President-elect Obama on oil and gas, health and science

As a non-partisan organization, NRDC does not endorse candidates, but now that Barack Obama has been declared the winner of the presidential election, we can begin to look at the environmental implications of the voters' decisions.

Last week, Senator Obama was interviewed by a Colorado newspaper about energy issues in the Rocky Mountain region. I encourage anyone interested in these issues to read the article.  He discusses his concerns about the lack of balance in the Bush administration's efforts to promote "unbridled development," the critical need to develop collaborative solutions with a wide range of stakeholders, including conservationists, local communities, ranchers, sportsmen and business, and the importance of sustainable management to preserve our natural resources for future generations.

On the topic of human health impacts of oil and gas production, Senator Obama discussed the importance of open and honest science and stated that, "....the health of surrounding communities is absolutely vital, it is absolutely critical."  Regarding oil shale development, he said more research is needed.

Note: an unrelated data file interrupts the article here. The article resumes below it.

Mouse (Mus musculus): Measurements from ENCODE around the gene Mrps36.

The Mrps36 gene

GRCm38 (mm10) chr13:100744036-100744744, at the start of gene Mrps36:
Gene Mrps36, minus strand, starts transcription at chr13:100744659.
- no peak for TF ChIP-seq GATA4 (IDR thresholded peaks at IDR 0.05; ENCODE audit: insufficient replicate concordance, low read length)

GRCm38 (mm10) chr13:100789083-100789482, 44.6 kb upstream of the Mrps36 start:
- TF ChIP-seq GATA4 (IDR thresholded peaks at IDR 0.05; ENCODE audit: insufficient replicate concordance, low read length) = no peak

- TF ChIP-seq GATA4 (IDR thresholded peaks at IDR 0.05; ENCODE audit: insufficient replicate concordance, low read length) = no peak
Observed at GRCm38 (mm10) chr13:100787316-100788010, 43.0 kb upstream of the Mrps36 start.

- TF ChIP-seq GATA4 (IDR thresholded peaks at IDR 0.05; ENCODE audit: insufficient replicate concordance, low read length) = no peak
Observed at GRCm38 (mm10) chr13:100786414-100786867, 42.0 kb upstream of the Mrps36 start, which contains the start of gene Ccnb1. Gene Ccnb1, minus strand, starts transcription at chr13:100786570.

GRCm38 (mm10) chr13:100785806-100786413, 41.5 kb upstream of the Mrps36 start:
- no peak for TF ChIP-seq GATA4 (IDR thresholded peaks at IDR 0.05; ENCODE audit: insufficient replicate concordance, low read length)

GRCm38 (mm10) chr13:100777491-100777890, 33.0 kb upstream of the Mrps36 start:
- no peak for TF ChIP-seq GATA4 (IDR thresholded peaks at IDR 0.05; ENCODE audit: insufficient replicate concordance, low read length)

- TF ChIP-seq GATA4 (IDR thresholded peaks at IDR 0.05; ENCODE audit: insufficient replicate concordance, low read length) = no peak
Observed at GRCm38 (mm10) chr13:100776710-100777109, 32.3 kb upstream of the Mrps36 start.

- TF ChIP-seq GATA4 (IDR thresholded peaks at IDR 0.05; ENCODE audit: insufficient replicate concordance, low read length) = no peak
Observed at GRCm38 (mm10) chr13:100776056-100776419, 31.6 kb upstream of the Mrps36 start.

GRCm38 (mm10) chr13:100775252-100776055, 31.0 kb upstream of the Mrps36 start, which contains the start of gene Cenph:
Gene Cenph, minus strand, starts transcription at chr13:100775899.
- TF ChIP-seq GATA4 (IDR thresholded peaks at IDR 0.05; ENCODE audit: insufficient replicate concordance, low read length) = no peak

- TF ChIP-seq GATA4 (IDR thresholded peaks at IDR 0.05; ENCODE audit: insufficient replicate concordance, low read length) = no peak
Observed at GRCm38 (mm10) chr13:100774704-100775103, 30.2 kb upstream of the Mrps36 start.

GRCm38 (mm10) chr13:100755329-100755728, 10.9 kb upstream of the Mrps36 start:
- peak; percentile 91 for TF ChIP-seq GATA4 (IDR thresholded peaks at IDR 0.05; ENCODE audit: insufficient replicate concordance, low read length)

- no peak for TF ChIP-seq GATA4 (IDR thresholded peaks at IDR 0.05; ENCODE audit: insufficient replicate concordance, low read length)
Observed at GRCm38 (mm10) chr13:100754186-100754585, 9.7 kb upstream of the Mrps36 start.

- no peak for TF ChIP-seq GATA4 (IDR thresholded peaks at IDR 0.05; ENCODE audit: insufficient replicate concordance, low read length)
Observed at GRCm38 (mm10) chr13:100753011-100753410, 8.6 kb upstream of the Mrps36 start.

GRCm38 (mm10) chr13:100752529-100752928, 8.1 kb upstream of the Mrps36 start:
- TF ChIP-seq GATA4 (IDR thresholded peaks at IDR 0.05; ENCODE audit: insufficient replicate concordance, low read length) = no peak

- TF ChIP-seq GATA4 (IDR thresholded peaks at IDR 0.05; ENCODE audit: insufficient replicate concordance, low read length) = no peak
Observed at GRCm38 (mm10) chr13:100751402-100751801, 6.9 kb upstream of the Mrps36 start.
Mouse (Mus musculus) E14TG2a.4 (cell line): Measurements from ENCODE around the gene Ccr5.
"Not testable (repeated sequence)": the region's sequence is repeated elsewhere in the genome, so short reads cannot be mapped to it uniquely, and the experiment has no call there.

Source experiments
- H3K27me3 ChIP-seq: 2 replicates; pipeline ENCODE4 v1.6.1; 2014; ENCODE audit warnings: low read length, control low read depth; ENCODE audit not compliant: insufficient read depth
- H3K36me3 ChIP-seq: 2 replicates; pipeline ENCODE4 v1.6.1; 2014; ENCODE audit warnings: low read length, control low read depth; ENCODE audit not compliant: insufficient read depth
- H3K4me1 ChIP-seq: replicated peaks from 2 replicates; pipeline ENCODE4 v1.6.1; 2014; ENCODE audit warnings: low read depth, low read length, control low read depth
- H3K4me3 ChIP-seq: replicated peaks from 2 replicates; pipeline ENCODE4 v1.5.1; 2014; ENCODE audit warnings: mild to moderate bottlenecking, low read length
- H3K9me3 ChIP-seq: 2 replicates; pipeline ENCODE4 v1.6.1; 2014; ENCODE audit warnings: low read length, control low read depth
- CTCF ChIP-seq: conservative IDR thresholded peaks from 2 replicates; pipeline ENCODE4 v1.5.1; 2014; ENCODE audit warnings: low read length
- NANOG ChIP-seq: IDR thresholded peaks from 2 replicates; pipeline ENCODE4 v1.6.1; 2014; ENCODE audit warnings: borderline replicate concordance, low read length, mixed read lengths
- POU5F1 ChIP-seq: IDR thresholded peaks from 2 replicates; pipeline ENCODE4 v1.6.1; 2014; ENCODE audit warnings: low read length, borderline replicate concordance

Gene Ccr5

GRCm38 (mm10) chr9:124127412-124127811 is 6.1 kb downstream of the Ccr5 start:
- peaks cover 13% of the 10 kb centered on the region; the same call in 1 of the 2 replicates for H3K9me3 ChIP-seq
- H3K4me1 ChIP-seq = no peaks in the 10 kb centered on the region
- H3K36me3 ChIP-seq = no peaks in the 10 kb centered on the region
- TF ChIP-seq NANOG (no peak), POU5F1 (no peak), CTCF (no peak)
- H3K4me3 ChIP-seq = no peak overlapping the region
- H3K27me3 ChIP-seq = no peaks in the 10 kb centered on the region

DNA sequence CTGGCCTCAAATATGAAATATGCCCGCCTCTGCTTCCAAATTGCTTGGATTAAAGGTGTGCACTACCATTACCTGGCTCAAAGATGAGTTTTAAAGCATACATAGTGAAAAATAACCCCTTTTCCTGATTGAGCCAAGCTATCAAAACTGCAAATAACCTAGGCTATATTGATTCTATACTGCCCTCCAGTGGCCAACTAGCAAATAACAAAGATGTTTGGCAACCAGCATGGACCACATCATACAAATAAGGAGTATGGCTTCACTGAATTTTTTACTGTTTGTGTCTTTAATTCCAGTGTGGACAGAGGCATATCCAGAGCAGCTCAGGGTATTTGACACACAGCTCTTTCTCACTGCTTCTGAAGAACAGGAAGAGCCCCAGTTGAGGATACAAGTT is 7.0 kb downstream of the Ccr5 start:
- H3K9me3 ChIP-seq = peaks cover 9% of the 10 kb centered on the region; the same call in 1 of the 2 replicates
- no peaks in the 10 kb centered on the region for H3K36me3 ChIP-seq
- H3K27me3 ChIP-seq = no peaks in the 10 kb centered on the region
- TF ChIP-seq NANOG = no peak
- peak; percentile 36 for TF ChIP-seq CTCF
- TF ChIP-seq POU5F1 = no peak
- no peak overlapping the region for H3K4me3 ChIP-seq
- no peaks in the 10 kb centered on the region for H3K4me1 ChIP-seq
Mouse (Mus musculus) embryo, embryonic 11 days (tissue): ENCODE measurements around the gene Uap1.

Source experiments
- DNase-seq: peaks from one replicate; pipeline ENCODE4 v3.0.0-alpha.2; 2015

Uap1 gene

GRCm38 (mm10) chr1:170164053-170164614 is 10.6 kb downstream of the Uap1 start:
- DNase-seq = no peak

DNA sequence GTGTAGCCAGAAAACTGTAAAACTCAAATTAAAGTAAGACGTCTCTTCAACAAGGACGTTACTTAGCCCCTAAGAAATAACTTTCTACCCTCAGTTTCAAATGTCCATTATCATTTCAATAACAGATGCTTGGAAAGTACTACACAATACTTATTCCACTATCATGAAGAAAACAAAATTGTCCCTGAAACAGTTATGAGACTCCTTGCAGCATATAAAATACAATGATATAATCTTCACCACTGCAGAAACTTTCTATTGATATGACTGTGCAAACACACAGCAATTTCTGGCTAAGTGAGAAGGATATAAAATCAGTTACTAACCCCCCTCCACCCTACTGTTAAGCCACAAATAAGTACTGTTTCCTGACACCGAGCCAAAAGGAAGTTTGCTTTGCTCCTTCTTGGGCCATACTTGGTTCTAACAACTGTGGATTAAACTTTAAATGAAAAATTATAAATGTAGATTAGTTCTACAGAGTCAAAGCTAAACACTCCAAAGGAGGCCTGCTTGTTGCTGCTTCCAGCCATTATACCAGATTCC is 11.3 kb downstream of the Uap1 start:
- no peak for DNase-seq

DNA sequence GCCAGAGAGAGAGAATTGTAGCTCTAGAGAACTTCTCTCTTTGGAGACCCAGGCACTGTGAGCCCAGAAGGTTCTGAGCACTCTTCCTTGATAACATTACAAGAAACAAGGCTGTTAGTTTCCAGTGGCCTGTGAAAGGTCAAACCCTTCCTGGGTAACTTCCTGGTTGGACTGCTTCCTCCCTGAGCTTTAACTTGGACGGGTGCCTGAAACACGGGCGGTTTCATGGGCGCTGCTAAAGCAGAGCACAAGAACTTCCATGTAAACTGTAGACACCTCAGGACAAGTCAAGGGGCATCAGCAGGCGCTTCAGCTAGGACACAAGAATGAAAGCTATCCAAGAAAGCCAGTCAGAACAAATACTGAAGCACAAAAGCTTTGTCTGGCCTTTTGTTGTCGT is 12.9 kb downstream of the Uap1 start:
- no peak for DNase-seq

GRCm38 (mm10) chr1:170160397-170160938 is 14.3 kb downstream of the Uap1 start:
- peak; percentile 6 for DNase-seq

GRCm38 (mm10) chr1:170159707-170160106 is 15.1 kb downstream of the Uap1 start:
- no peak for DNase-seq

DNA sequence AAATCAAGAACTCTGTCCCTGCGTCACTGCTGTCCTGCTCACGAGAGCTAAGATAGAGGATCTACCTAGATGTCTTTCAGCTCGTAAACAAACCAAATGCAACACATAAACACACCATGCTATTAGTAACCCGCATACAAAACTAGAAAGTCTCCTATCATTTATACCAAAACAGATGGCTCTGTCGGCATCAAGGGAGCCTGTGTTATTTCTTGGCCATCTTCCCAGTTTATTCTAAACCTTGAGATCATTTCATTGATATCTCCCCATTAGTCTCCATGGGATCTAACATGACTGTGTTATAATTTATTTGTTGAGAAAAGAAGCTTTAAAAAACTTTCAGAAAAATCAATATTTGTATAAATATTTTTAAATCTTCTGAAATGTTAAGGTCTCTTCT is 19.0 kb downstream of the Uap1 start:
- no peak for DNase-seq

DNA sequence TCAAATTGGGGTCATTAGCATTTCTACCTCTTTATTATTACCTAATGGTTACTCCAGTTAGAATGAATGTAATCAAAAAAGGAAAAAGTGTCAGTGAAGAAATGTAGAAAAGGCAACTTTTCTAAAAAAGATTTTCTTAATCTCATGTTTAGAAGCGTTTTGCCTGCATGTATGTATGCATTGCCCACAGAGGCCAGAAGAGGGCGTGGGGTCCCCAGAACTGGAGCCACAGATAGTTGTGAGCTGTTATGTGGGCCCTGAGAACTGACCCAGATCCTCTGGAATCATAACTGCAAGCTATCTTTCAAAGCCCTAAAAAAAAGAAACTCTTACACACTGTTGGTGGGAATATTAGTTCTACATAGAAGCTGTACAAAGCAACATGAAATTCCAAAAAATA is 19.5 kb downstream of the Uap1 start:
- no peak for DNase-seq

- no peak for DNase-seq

Senator Obama's concerns echo those of many residents of the Rocky Mountain region who experience first-hand the impacts of the Bush administration's agressive energy agenda -- an agenda that NRDC and many other organizations have been fighting for almost eight years now.

I am really looking forward to working with a new administration in Washington to restore balance to the management of our public lands, ensure that respect of science is a guiding principle, and take a hard look at the environmental impacts of oil and gas development and the new policies that are essential and the technologies that are readily available to protect human health, clean air, clean water, wildlife habitat, and our disappearing wildlands.